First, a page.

A Tale of Two Soccer Players
Some call it soccer, others call it futbol. Regardless of how you refer to it, it’s no secret that this sport forms a connection with people all over the world. Millions of kids across the globe have dreams of playing soccer as a future career. For a few, that dream comes true, but for most, that dream is not meant to be. However, with new opportunities in the world today, those kids with those dreams can still play throughout their time as young adults. For Samantha Robertson, President of Virginia Tech’s Women’s Club Soccer (VTWC), and Brady O’Donnell, a player for Virginia Tech’s intramural, their soccer times were extended for at least four more years, a testament to their unwavering dedication and perseverance. 
Starting her collegiate soccer journey at Christopher Newport University—then transferring to Virginia Tech—Robertson, a senior studying Human Development, credits the sport of soccer herself as one of her biggest motivations for her desire to play. “Soccer is one of the driving passions of my life,” she said in an interview, also adding, “it’s a beautiful sport that energizes me and ultimately gives me the adrenaline to conquer anything in my day.” 
O’Donnell, a sophomore studying Cognitive and Behavioral Neuroscience, began his collegiate soccer journey playing for a Virginia Tech intramural team. Similarly to Robertson, he said, “the amount of joy and excitement I get from playing, whether it's competitive or casual, is why I still play at school. There is nothing that soothes my stress more than playing soccer on the weekends with my friends.”
Robertson and O’Donnell both began playing soccer at a young age—with Robertson starting at the age of five. For Robertson, nothing has stopped her from quitting—not even pursuing a degree. Robertson credits soccer as “the reason [she’s] been able to be successful in the classroom,” saying that “the sport teaches people valuable life lessons such as dedication, resiliency, responsibility, how to balance your schedule, communication skills, problem-solving abilities, collaborating with others from diverse backgrounds, etc.” This profound impact of soccer on her personal and academic development is a testament to the power of the sport.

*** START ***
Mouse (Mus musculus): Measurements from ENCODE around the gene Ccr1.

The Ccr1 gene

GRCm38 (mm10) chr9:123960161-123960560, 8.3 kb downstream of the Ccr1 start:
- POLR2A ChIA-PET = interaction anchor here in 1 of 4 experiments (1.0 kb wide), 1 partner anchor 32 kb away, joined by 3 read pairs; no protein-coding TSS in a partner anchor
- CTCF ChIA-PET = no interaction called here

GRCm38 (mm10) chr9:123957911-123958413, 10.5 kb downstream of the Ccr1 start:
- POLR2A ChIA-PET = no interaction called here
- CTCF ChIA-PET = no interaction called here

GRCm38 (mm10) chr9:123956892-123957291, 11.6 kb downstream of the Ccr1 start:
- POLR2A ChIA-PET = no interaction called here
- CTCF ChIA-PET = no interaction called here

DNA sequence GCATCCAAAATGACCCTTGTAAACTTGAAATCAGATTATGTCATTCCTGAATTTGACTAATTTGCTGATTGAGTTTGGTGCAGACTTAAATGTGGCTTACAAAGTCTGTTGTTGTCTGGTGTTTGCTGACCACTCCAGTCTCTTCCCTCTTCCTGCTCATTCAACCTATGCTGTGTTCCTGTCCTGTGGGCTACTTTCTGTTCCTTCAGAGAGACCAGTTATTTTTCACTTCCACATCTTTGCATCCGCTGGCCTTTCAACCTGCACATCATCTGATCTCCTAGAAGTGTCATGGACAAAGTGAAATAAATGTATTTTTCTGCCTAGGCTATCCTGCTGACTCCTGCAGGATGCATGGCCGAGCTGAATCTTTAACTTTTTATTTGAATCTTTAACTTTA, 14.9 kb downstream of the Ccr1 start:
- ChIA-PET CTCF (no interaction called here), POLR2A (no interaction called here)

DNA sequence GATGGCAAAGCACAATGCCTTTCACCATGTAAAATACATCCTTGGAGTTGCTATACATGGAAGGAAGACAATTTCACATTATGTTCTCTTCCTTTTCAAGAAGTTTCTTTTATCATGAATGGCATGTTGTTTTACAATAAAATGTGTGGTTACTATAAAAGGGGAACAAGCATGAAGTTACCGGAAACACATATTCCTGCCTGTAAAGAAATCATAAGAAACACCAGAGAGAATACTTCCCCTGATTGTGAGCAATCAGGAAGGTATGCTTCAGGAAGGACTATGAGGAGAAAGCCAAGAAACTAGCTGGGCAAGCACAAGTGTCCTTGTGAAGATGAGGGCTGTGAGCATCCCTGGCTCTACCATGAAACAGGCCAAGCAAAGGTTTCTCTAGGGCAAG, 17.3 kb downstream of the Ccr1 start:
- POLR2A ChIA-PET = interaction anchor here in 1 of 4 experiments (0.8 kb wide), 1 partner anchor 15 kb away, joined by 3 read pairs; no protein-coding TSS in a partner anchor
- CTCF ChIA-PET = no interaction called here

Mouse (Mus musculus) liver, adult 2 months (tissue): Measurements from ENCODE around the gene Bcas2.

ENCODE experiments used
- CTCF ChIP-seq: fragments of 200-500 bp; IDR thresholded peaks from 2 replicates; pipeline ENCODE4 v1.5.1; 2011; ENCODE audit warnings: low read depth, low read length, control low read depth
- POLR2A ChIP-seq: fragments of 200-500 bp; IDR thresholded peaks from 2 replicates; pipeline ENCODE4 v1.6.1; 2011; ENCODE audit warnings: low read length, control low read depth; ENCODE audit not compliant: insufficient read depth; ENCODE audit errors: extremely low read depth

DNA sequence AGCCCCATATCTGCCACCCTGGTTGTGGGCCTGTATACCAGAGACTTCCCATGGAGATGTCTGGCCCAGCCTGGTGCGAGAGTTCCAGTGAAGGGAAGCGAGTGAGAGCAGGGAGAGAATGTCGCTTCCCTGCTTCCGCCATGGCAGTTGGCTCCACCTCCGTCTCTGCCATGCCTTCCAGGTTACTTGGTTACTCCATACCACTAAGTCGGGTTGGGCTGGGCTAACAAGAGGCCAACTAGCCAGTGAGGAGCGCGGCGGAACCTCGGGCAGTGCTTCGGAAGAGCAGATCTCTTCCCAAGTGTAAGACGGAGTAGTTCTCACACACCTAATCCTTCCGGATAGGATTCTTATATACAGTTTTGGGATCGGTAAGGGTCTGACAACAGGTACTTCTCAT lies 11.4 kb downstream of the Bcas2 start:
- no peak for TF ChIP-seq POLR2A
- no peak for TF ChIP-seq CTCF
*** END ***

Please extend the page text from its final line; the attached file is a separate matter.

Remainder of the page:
For O’Donnell, the bond that tied him and his father together was something that motivated him to continue, adding, “my dad would sit me on his lap, and we would watch Premier League games every weekend … once I could walk, my parents made sure to get me into the youth system as fast as possible … my interest only skyrocketed from there.
The two both credit their families as big career supporters, with Robertson saying, “they’ve fully supported my development as a player. They’ve come to every game I’ve played … they’ve paid for me to be in every league I’ve pursued, expensive travel for college showcases, college ID camps and visits, you name it!” While O’Donnell said, “there have been many people that I can attribute my success to in the sport, with the most important being my dad. He can take all the credit for getting me into the sport in the first place.” This strong support system is a crucial part of their soccer journeys, highlighting the importance of family in pursuing one's passion. 
Love it or hate it, soccer has a tight connection to millions of people around the globe. For Samantha Robertson, she is set to graduate on Saturday, May 11, 2024, with her degree in Human Development. In contrast, Brady O’Donnell, although set to graduate in two years from then, still plans on playing soccer at Virginia Tech in any way he can.

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